One fall day

I just hung up the phone. The window above the couch is open a tiny crack, enough to let in a wisp of cool air, but not much noise. If I concentrate, I can make the consistent distant sounds of the city sound nearly like the ocean. For just a moment, the steady beat of Market Street was punctuated by the urgency of a police siren, but it has faded and the waves of traffic, trains, electricity and life thrum on.

Today I met a friend for coffee at 11 am, which stretched into lunch in the square. Walking home, I stopped to chat with two women from church and then wound up leaning again a fire hydrant at 19th and Spruce for 10 minutes, talking to my mom about what that particular corner had been like 35 years ago. Later I roasted a chicken and a medley of mushrooms, brussel sprouts, carrots and onions, filling my apartment with the smells of rosemary, lemon and garlic. Seth and Nikyia came over for dinner, we held hands and got quiet before eating.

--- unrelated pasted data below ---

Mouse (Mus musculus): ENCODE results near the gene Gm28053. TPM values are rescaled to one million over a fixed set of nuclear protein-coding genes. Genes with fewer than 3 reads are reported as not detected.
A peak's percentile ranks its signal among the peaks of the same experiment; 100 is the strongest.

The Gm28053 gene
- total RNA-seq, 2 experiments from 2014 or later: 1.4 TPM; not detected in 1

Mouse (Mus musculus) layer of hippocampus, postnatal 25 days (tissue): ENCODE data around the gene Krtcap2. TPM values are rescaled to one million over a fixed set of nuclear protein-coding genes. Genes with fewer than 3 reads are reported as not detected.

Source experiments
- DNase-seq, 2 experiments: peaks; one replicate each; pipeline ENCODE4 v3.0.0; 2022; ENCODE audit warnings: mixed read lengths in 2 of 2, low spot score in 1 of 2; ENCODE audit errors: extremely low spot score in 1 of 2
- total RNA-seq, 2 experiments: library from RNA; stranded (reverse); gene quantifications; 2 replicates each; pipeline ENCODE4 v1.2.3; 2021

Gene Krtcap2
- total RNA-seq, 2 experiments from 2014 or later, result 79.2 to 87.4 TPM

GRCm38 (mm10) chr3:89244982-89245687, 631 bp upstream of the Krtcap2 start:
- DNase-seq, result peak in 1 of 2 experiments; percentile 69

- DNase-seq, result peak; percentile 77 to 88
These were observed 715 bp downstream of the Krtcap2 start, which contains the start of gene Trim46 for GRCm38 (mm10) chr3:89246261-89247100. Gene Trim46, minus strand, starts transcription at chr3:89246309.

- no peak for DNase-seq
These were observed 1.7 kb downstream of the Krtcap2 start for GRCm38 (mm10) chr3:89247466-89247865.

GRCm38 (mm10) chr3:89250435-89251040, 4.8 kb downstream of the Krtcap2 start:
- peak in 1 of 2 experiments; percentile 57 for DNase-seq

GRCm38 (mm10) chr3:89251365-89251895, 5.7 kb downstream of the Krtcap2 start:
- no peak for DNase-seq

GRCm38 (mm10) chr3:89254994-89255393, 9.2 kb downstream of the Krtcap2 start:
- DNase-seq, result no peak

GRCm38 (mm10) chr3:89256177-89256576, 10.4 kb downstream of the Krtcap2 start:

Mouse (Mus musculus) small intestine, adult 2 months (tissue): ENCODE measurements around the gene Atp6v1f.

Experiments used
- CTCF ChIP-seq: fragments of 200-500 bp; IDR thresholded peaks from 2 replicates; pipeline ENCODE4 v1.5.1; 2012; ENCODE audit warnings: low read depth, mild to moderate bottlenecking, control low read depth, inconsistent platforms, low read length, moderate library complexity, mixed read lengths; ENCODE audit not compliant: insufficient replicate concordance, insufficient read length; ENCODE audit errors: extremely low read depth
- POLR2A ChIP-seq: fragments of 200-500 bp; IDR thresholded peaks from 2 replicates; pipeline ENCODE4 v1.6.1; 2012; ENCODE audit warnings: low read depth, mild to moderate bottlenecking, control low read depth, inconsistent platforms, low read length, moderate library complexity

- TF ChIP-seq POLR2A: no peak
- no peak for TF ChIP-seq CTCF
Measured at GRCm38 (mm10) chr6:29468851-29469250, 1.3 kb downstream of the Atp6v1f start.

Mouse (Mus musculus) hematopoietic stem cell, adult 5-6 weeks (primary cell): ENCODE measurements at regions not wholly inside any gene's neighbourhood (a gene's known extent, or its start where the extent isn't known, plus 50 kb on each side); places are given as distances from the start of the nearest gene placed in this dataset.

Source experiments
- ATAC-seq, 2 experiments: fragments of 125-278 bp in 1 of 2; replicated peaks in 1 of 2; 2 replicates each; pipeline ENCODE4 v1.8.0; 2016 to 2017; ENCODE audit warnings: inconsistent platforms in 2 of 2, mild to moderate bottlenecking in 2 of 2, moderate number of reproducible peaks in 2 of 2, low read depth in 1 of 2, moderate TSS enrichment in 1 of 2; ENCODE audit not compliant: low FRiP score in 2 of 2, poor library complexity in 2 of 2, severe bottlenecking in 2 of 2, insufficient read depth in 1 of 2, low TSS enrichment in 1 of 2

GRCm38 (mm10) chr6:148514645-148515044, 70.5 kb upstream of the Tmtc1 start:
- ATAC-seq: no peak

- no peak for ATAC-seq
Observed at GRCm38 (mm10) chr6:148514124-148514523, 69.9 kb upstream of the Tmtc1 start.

Later still, I reminded my closest friend from college that she is deeply lovable, a fact that her still-fresh breakup makes it hard to remember. When we hung up the phone two hours later, the tears were gone from her voice and she sounded more like the woman who used to wake me up with a gentle, “Ma-ree-sa, it’s time to get uuu-up.” I capped the evening with a little chat with my mom once more.

In the words of my friend Jamie, it was simply the best day ever.

0 thoughts on “One fall day

  1. Barb

    It is the days when you feel like you are carried along on an invisible gentle stream that are the best even when nothing monumental occurs. It’s as though the universe has conspired to give you a taste of how it should be everyday but usually you’re too filled with tension, deadlines and nonstop thoughts to notice. Thanks for reminding me respond to the specialness of ordinary times.


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